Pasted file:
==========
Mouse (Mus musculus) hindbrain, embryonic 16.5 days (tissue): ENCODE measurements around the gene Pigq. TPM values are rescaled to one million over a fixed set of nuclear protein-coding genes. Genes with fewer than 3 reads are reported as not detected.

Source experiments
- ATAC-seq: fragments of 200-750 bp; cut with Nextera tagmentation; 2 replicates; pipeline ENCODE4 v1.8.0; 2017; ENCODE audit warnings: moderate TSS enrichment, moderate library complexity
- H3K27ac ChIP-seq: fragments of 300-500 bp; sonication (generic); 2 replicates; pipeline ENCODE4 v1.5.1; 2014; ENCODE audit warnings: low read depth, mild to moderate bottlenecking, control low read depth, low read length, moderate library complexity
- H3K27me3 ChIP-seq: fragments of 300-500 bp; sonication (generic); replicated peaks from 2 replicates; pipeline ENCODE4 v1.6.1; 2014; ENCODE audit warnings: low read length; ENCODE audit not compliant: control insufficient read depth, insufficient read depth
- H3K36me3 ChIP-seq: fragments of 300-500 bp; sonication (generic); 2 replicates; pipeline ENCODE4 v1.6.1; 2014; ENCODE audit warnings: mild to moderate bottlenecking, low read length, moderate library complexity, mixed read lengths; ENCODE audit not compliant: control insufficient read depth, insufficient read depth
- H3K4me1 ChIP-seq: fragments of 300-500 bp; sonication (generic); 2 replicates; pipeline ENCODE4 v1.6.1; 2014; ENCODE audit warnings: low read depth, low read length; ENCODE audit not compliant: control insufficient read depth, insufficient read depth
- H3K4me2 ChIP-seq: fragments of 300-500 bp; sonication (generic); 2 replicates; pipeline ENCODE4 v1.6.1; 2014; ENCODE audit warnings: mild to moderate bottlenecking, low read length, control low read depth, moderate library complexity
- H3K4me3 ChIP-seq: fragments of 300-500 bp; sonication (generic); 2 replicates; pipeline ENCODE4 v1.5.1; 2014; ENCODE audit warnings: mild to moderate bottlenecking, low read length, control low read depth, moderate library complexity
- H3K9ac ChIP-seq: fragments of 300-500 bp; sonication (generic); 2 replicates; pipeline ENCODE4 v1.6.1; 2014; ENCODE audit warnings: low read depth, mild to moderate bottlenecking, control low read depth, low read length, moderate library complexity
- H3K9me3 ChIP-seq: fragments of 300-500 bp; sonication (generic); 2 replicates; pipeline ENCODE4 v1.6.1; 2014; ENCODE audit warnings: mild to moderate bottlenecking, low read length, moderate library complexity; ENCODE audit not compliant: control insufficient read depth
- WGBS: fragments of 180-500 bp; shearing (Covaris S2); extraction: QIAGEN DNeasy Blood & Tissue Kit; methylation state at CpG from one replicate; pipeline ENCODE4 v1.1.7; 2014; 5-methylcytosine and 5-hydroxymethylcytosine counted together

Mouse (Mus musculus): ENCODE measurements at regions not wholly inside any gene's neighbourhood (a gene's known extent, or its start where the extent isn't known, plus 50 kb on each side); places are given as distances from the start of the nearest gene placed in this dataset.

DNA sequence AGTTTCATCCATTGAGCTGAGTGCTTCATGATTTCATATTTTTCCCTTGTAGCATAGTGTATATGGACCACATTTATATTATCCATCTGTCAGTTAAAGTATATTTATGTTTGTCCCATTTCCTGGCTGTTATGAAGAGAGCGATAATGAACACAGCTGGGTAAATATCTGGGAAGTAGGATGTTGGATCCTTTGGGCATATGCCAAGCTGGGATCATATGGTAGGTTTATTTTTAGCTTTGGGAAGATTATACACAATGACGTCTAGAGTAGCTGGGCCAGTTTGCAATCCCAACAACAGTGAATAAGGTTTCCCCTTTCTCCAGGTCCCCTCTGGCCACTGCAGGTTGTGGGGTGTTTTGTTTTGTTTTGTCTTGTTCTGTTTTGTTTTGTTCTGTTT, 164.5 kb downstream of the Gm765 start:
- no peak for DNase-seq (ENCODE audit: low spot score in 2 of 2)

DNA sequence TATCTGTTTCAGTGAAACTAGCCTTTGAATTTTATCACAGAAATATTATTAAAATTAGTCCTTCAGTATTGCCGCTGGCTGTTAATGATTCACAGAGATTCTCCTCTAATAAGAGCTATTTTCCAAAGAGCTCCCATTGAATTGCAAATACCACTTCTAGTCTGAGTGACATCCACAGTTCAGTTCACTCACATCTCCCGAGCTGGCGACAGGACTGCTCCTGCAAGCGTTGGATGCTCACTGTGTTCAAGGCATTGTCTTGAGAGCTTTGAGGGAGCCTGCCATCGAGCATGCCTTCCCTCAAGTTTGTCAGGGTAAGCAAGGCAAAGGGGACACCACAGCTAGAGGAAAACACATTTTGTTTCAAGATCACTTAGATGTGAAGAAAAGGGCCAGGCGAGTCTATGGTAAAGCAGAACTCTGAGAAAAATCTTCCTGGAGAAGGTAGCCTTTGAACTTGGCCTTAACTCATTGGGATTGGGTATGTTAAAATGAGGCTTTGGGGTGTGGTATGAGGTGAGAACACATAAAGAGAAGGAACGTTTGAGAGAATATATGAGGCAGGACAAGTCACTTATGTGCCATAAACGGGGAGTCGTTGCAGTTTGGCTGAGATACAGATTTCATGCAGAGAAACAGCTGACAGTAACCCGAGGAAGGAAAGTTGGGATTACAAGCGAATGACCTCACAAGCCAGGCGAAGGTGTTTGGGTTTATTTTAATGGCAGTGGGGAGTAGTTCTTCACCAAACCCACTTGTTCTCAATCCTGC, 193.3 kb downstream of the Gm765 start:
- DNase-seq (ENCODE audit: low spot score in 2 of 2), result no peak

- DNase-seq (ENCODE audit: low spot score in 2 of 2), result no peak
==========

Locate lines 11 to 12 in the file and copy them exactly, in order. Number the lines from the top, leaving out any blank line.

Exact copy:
- H3K9me3 ChIP-seq: fragments of 300-500 bp; sonication (generic); 2 replicates; pipeline ENCODE4 v1.6.1; 2014; ENCODE audit warnings: mild to moderate bottlenecking, low read length, moderate library complexity; ENCODE audit not compliant: control insufficient read depth
- WGBS: fragments of 180-500 bp; shearing (Covaris S2); extraction: QIAGEN DNeasy Blood & Tissue Kit; methylation state at CpG from one replicate; pipeline ENCODE4 v1.1.7; 2014; 5-methylcytosine and 5-hydroxymethylcytosine counted together